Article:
the Shaffer Lab at UCLA
applying evolutionary, ecological & conservation theory to real world organisms
The primary project here focuses on the federally and state listed California tiger salamander, Ambystoma californiense. The species has declined across its limited range in central California, and our work has provided the scientific backing both for listing the species, and for delimiting species boundaries, understanding patterns of gene flow, and quantifying the ways that salamanders live in the harsh ecological landscape of the Great Central Valley. Much of our recent work has focused on an amazing case of hybridization between non-native, introduced Barred tiger salamanders and native California tiger salamanders. It’s a story that has as much to say about mechanisms of speciation as it does about conservation biology, and we continue to explore the system from a variety of genetic, genomic, and ecological perspectives. Other projects in the lab have developed the red-legged frogs Rana aurora/draytonii as another system where genetic, and ultimately genomic data should provide tremendous insights into conservation and management of the endangered California red-legged frog. For some recent work from the lab, see Johnson et al. 2010 and Fitzpatrick et al. 2010.
Our work on the California Tiger Salamander just received a major boost from the National Science Foundation with a new $684,000 award to the Shaffer lab. The project uses cutting-edge genomic tools to characterize historical and contemporary salamander populations, and to track the spread of thousands of non-native genes as they invaded the native range of the California tiger salamander over the last quarter century.
Turtles are an amazing group- distinctive, easy to wrap your head around, admired and loved by many people, and arguably the most endangered major clade of vertebrates on earth. A central project in the lab is to acquire 2-3 tissue samples of every species of turtle on earth, sequence them for ~20 independent genes, and build a phylogeny for all 320 or so species of turtles and tortoises that are living today. We have acquired the tissues, and done the sequencing and phylogenetics, for roughly 2/3 of the world’s turtle fauna, and hope to complete the project in the next year or so. We’ll use the resulting tree for projects ranging from phylogenetic prioritization for conservation biology, to studying species limits in problematic groups like US map turtles and Australian chelids, to examining the evolution of shell and skull morphology during phylogenesis. Check out Barley et al. 2010, Thomson & Shaffer 2010, and Spinks et al. 2010.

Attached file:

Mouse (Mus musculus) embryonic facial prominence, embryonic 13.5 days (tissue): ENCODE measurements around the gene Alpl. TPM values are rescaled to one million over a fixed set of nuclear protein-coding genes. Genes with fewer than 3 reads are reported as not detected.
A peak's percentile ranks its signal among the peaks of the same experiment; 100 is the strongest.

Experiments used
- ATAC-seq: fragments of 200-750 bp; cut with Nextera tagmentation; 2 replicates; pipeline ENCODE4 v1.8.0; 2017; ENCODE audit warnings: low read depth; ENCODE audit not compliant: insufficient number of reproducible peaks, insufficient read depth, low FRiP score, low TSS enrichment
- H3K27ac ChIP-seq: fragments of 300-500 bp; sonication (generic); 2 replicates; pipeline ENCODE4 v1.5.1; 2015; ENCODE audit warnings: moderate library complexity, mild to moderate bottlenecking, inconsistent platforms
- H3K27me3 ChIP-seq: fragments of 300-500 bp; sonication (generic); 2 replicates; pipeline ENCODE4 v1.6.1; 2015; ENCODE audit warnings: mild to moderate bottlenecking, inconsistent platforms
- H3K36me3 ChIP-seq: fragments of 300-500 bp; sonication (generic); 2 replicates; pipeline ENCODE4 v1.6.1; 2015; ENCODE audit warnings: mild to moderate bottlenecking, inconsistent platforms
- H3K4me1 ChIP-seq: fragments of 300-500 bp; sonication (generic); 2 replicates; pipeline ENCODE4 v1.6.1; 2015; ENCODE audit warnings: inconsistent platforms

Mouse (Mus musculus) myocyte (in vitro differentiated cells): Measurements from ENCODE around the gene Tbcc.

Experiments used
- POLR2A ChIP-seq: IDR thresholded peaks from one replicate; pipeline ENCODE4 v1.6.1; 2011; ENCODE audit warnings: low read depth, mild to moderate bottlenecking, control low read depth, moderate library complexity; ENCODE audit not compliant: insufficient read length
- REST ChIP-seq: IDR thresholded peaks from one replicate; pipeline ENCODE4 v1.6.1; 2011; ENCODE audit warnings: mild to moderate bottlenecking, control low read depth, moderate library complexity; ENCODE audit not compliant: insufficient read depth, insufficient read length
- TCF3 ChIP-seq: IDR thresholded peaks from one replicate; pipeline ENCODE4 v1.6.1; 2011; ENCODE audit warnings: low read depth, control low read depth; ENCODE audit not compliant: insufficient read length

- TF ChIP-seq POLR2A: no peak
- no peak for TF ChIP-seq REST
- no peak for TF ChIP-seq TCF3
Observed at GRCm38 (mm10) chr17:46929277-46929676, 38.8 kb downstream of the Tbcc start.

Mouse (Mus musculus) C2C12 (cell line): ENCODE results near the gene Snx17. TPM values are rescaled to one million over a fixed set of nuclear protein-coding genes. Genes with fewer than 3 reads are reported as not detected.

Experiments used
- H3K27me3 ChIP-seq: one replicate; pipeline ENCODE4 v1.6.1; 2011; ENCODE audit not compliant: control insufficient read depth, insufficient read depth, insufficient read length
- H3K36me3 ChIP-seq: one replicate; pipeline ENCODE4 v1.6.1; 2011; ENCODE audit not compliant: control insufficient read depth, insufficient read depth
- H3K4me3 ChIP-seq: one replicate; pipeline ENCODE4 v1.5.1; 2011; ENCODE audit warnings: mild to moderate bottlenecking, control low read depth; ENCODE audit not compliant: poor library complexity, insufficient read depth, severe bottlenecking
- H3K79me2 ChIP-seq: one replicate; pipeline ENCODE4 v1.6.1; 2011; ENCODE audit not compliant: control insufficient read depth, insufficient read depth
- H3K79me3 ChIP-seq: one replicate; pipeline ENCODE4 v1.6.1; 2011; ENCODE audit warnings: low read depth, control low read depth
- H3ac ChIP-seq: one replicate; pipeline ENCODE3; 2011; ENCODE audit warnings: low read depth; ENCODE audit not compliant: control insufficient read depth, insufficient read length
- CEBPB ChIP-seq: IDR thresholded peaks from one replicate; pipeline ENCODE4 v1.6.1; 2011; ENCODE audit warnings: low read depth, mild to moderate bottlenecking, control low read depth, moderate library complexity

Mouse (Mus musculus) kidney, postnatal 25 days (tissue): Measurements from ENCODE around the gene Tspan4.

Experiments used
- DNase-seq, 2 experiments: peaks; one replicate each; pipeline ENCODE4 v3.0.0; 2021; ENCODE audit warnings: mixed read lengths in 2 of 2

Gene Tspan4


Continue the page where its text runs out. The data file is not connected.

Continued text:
With new funding from the state of California and the US Fish and Wildlife Service, we are developing a radical new genomic toolkit to learn more about how desert tortoises use their habitat and how to avoid conflicts with green energy projects in the Mojave Desert. We will learn more about where they go, how they traverse the complex soils, vegetation types and topography of the desert, and how tortoises and their genes flow across the desert. By using a genomic approach, we can study literally thousands of genes scattered across the tortoise's genome to learn, in great detail, how they move and what corridors they prefer in key areas of the desert. Our goal is then to predict, using landscape genetic models, the impact of alternative placements of solar installations on habitat connectivity from a tortoise perspective. Some placements may isolate and fragment the habitat much more than others, and our landscape genomic work should provide quantitative estimates of those effects, projected forward over the next 50 years or more.
We're almost done! In a close collaboration between Bob Thomson, Amber Wright, Brad Shaffer and the California Department of Fish and Game, the ARSSC project is nearly complete. A new taxon list, fully vetted by our Technical Advisory Committee and the broader herpetological community, includes 45 taxa and provides a full update on amphibians and reptiles that naturally occur within California, are not state listed under the California Endangered Species Act, and are high conservation targets. We anticipate publishing the entire project as a book, with projected publications in 2011. More information is available on the ARSSC website.